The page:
I am also going to link this post up with Ann from 'Help!! I'm Stuck!!' for things I know this week because I know that I was very lucky to know and have Freda in my life and I'd like to share her story with as many people as possible.
Also, having just discovered the Six Little Hearts weekend linkup through Ann I'm also going to share this post there too.
This is an easy one for me (although I know a few horrors too!). I've been wanting to tell Freda's story for a while now and this is the perfect place to start.
Many years ago when I was in my early 20's we moved into this house in which I now sit.
Myself, my young son (now big D), his father, my partner and lifelong friend, The Demon.
I remember being terrified. The first of my friends to make such a huge commitment. While most of them were still out clubbing, having fun, travelling, spending all their money on make up and good times here I was settling down with a child and a mortgage and I really didn't know if I was grown up enough for the job.
We moved into a house which needed lots of work doing to it (and it still does!). We had very little in the way of furniture but what we did have was enthusiasm, hope and love.
We also had something else, something that I wasn't expecting, something that for many years was a constant source of comfort, advice, dependability and joy.
After a long morning carrying furniture and boxes, cleaning and sorting there was a knock at the door.
I opened it to find a tiny elderly lady standing on the path bearing a beautifully laid tray complete with cups, saucers, a jug of milk, a plate of biscuits and a steaming teapot.
'Welcome to our neighbourhood, my name's Freda and I live at number 13'.
I can't begin to tell you how much Freda came to mean to me. A lady of such compassion, kindness and faith. A lady who knew everyone and everyone loved and I was lucky enough to call her my neighbour and dear friend for many years.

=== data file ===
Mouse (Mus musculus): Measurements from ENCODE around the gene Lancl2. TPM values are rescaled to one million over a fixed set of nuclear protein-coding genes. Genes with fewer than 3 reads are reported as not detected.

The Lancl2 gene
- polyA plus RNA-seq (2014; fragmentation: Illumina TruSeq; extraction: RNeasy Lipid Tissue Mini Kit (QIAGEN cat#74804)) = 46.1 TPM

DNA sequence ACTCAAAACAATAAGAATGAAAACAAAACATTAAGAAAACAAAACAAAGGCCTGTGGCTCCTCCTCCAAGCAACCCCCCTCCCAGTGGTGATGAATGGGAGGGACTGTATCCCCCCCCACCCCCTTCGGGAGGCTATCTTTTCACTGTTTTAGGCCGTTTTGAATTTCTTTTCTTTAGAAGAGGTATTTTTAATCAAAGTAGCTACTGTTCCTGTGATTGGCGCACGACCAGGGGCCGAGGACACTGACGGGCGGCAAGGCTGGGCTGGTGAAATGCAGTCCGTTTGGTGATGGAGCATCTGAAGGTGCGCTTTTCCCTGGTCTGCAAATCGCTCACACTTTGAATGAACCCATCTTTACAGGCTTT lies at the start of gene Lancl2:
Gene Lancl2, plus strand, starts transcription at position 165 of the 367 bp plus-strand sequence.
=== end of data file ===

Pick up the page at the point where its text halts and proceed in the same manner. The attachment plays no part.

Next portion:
There is so much I could tell you about Freda, so many happy memories and so much sadness that she isn't still here.
Freda's life was fascinating, she thought herself very ordinary but she was extraordinary in so many way.
Her story is best told in her own words and it's my privilege to share the first part of Freda's story with you:
So many people have said to me, have you ever written down your life story? No, I
have replied. What is there to write about? I have always thought of my life as normal,
uninteresting, in fact, mundane, but at last I have decided to write about my life and
times. So be it. You, who care to read it, must make up your own minds!!
I was born in St Augustine Street No. 7, (later it became 13 when the council decided
to make our side of the street odd numbers). I might add that my mother, who was
very suspicious of lucky numbers, was horrified that our number 7 had been changed to
number 13 and even went as far as to approach the council to see if it could be changed
to 11a!! But to no avail.
However, in the following months, a rep from Blue Cross matches called at number
13 and asked if Mother could produce a box of Blue Cross matches, which she readily did
and was awarded 10 shillings (50p), a lot of money in those days. She was delighted and
from that day on No 13 was a lucky house.
When I was born my Mother was aged 38 at the time. I had two sisters Marjory and Eva
who were 14 and 13 respectively and were out at work when I arrived on the scene. In
those days you left school at 13 and were thrown in right at the deep end, working full
hours every week. Eva was employed by the Somerset Manufacturing Co. owned by a Mr
Harold White. She became a very capable employee and was highly respected by her boss.
Nurses’ hats and collars were fashioned by her and she worked for the company for 60
As you can well imagine, I was thoroughly spoilt, having a doting mother and father
and two teenage sisters. My sister Eva always made my dresses, one I remember being
made of lavender material, trimmed with swansdown around the neck and sleeves, very
fetching. I still have the photo taken by Montague Cooper, a first class photographer,
wearing the said dress sitting on a country stile, very posh!
Marjory was the sister who looked after me.
It's almost 4 years since Freda died. Her house was sold by the church and extensively renovated by a builder before being sold.
Gone is the jaunty yellow paintwork, the tubs of flowers outside the door, the tinkling wind chime that swung from her greenhouse and that at times I swear I can still hear.
Replacing the original drafty sash windows are white UPVC double glazed units and the whole house has been spruced up and blends in with the others all in a row.
Living in it are a young couple. They don't have children but they do have a small (slightly yappy) terrier. They are nice people. They always stop to say hello and last year they helped as we, as a community, cleared the back lanes (or ginnels as Freda would have called them) that run behind our houses and are often the recipient of garden waste and builders rubble.
I think Freda would have approved of them, I think she would have approved of the changes made to her house. Freda didn't live in the past, she had too much to look forward to.
Freda's story is too big and too important for me to keep it to myself so I plan on sharing it one chapter at a time here on my blog so that others can read the story of my friend Freda and that will be my legacy to her.